A Google Maps picture of what it looks like nowadays.

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Historical pictures from the source:

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Another picture of the area in use, with the MSC under construction in the background.

enter image description here

  • $\begingroup$ Hope you don't mind my edits, I like the historical pictures better than the google maps :). That's such an awesome document too, I downloaded it to my phone to read it later. $\endgroup$ May 20, 2019 at 21:00
  • $\begingroup$ No, much appreciated. I was actually googling for some photos...I didn't think to look in the actual document, silly me. $\endgroup$ May 20, 2019 at 21:05
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    $\begingroup$ It took some severe scrolling hah! Google doesn't like the word "lunadrom" or "Shkolnoye" (gives pointless results)-- that's half the reason I asked in the first place. $\endgroup$ May 20, 2019 at 21:05
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    $\begingroup$ The last one, google image search didn't turn up much; but that does look a lot like the one in the source you provided. Can even see the cranes in both. $\endgroup$ May 22, 2019 at 0:03
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    $\begingroup$ Agreed, I linked that site in the answer. They seem to take Nasa photos as well and slap watermarks on them, not sure what's up with that. If you were curious, the search term that worked was 'lunokhod testing simulated lunar surface'. Thanks for a fun question. $\endgroup$ May 22, 2019 at 12:21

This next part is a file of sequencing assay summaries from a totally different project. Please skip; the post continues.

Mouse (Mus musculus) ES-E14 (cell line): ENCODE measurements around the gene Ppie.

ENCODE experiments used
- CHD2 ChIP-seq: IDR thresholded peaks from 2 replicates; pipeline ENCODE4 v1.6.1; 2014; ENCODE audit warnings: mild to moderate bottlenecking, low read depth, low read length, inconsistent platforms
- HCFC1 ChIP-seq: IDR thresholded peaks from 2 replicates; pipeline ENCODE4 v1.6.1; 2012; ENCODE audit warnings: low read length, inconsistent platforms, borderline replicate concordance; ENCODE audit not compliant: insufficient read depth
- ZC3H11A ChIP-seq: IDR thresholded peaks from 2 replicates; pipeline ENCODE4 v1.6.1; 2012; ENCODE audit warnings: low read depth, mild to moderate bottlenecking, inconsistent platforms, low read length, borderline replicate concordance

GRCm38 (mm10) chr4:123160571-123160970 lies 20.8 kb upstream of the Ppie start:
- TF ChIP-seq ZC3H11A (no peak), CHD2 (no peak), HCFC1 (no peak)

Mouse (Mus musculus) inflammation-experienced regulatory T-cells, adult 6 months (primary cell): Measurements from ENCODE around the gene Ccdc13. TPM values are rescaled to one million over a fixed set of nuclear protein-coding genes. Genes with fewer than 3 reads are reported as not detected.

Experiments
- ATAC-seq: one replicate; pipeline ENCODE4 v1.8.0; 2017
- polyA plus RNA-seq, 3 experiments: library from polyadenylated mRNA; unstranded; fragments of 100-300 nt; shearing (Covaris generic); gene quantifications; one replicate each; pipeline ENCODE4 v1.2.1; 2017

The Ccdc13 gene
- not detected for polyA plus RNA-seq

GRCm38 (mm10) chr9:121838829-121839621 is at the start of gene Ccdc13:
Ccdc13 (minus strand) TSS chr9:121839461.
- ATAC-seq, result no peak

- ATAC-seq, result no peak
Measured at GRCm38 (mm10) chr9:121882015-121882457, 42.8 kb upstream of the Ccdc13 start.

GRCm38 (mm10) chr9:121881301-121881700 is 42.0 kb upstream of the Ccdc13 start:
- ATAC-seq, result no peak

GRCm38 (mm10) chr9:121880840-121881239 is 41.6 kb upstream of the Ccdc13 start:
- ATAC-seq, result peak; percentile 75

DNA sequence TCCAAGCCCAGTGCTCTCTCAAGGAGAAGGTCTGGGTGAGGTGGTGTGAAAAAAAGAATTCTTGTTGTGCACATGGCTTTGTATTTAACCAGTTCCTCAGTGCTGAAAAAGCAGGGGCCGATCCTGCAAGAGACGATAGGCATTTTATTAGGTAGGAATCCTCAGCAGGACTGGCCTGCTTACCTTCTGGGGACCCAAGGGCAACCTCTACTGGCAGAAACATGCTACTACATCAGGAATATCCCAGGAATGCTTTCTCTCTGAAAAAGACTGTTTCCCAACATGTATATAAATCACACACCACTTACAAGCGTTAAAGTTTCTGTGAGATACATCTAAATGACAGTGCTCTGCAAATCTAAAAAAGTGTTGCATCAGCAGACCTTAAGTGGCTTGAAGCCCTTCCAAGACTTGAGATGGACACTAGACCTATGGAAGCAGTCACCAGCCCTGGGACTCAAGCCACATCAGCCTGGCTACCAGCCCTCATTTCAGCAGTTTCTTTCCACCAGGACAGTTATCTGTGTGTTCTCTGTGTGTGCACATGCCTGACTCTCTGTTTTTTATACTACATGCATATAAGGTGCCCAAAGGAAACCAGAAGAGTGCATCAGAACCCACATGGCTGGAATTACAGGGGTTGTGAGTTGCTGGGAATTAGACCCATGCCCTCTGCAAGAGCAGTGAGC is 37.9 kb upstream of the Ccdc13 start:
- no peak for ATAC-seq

The Wikipedia quote is too simplistic about events.

This place at former closed town Simferopol-28 can be found by these coordinates - 45°03'15.3"N 33°53'38.1"E

The current state of this facility: enter image description here

A frame from an old documentary: enter image description here

The same time - filming for documentary films and television: enter image description here enter image description here

Several old documentaries with crew training footage. Playlist. Some films with English subtitles.

These videos provide an answer to this question:

first "simulated lunar surface" looked like...

The key points in these videos:

  1. Chassis development and testing at TransMash. With its own artificial O-shaped track for testing the chassis.

  2. Testing on the slope of the volcano in Kamchatka.

  3. Testing at NPO Lavochkin

  4. Training crew Lunokhod at the lunodrome in Crimea.

Those tests in the Crimea are tests of the crew and the remote control system. Medical data, ergonomics of the control system, stress, driving training etc.

Details can be read in English in the book Infinity Beckoned: Adventuring Through the Inner Solar System, 1969–1989 by Jay Gallentine Or ask the author of the book directly (Facebook, Twitter or at the recent Spacefest (Aug.2019 and maybe next in 2020)). enter image description here

P.S. In Russian, the best collection info about Simferopol-28 (the current name is Shkolnoye) is this section of the KIK SSSR site. enter image description here

In this photo, the wall of the destroyed Lunokhod control center. P.P.S. Chapter 10 "Prepared Area" in this book is devoted to the lunodrome. This is the name of this section of the technical zone at Simferopol-28 ground station in the diagram in the CIA report. CIA experts estimated that this was a prepared foundation for the construction of a new facility.